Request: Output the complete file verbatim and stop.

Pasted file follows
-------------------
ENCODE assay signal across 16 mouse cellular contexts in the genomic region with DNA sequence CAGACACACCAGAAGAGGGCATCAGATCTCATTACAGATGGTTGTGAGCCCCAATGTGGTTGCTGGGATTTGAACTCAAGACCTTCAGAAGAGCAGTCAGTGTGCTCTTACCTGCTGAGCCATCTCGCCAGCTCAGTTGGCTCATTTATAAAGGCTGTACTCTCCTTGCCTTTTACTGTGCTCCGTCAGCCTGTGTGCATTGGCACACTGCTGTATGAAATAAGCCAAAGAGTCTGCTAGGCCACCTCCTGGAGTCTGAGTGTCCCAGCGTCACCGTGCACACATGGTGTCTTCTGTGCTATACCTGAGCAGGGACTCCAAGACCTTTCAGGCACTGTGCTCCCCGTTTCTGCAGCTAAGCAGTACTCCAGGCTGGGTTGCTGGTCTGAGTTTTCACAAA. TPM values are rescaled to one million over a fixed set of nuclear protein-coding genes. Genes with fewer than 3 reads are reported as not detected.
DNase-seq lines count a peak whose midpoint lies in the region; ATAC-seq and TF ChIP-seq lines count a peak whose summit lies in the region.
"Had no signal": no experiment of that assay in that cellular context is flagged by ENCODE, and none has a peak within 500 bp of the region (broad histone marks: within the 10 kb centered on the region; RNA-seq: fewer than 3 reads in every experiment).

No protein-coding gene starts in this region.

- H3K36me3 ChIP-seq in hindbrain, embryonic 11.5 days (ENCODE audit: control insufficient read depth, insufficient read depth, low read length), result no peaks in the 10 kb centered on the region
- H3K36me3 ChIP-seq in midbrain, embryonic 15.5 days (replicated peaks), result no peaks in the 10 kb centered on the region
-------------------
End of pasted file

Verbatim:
ENCODE assay signal across 16 mouse cellular contexts in the genomic region with DNA sequence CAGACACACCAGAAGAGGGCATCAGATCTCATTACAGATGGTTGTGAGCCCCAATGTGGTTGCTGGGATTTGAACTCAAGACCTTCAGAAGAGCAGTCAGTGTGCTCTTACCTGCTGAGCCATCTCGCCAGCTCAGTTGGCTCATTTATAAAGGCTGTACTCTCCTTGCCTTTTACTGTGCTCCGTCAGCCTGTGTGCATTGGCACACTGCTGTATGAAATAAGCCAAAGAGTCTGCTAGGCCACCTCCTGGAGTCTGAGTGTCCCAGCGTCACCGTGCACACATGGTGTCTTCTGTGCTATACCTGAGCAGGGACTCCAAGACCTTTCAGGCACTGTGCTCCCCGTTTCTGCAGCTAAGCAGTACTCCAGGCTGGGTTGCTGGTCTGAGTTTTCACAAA. TPM values are rescaled to one million over a fixed set of nuclear protein-coding genes. Genes with fewer than 3 reads are reported as not detected.
DNase-seq lines count a peak whose midpoint lies in the region; ATAC-seq and TF ChIP-seq lines count a peak whose summit lies in the region.
"Had no signal": no experiment of that assay in that cellular context is flagged by ENCODE, and none has a peak within 500 bp of the region (broad histone marks: within the 10 kb centered on the region; RNA-seq: fewer than 3 reads in every experiment).

No protein-coding gene starts in this region.

- H3K36me3 ChIP-seq in hindbrain, embryonic 11.5 days (ENCODE audit: control insufficient read depth, insufficient read depth, low read length), result no peaks in the 10 kb centered on the region
- H3K36me3 ChIP-seq in midbrain, embryonic 15.5 days (replicated peaks), result no peaks in the 10 kb centered on the region